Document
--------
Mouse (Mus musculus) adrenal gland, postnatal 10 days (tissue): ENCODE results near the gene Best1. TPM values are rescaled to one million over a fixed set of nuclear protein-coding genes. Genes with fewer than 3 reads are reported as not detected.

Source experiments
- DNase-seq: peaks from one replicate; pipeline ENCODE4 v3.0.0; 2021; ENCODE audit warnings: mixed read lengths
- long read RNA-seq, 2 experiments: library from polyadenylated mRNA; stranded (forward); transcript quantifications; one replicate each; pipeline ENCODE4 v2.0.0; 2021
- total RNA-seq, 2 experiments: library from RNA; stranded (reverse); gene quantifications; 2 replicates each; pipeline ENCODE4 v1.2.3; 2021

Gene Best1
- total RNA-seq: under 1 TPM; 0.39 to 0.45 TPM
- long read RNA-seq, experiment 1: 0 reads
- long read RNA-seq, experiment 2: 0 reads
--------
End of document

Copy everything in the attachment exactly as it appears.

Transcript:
Mouse (Mus musculus) adrenal gland, postnatal 10 days (tissue): ENCODE results near the gene Best1. TPM values are rescaled to one million over a fixed set of nuclear protein-coding genes. Genes with fewer than 3 reads are reported as not detected.

Source experiments
- DNase-seq: peaks from one replicate; pipeline ENCODE4 v3.0.0; 2021; ENCODE audit warnings: mixed read lengths
- long read RNA-seq, 2 experiments: library from polyadenylated mRNA; stranded (forward); transcript quantifications; one replicate each; pipeline ENCODE4 v2.0.0; 2021
- total RNA-seq, 2 experiments: library from RNA; stranded (reverse); gene quantifications; 2 replicates each; pipeline ENCODE4 v1.2.3; 2021

Gene Best1
- total RNA-seq: under 1 TPM; 0.39 to 0.45 TPM
- long read RNA-seq, experiment 1: 0 reads
- long read RNA-seq, experiment 2: 0 reads